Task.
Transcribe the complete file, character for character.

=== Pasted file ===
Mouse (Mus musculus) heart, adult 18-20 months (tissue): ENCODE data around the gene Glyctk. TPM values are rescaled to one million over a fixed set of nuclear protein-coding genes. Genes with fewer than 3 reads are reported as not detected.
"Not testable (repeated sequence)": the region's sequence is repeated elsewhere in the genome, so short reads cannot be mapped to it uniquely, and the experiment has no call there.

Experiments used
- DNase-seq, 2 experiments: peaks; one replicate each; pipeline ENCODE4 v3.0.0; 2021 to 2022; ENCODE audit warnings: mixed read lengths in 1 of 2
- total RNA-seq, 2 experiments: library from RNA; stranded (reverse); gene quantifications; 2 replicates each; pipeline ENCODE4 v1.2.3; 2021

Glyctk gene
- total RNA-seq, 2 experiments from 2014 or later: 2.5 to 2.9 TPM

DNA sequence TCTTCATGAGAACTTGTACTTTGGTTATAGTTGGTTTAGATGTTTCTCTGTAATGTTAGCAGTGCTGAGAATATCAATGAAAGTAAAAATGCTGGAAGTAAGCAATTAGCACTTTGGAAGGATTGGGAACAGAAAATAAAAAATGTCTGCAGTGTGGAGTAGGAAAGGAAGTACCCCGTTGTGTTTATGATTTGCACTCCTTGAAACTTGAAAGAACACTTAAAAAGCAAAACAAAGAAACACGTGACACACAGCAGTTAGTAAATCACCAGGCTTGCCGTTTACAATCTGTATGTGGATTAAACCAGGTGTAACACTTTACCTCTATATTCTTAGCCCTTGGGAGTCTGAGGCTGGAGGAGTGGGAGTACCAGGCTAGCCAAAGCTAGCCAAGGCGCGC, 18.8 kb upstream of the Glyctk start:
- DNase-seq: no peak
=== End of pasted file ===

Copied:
Mouse (Mus musculus) heart, adult 18-20 months (tissue): ENCODE data around the gene Glyctk. TPM values are rescaled to one million over a fixed set of nuclear protein-coding genes. Genes with fewer than 3 reads are reported as not detected.
"Not testable (repeated sequence)": the region's sequence is repeated elsewhere in the genome, so short reads cannot be mapped to it uniquely, and the experiment has no call there.

Experiments used
- DNase-seq, 2 experiments: peaks; one replicate each; pipeline ENCODE4 v3.0.0; 2021 to 2022; ENCODE audit warnings: mixed read lengths in 1 of 2
- total RNA-seq, 2 experiments: library from RNA; stranded (reverse); gene quantifications; 2 replicates each; pipeline ENCODE4 v1.2.3; 2021

Glyctk gene
- total RNA-seq, 2 experiments from 2014 or later: 2.5 to 2.9 TPM

DNA sequence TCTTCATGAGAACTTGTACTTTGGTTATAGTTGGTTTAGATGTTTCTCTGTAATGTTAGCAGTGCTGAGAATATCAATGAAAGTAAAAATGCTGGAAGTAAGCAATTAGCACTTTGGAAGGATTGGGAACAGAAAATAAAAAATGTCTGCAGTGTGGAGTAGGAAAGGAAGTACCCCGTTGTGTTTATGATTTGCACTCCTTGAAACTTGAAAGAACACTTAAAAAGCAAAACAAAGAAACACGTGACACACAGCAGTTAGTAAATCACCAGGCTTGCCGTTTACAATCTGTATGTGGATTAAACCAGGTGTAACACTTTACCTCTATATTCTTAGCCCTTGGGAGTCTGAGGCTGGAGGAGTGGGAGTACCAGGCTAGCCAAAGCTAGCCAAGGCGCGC, 18.8 kb upstream of the Glyctk start:
- DNase-seq: no peak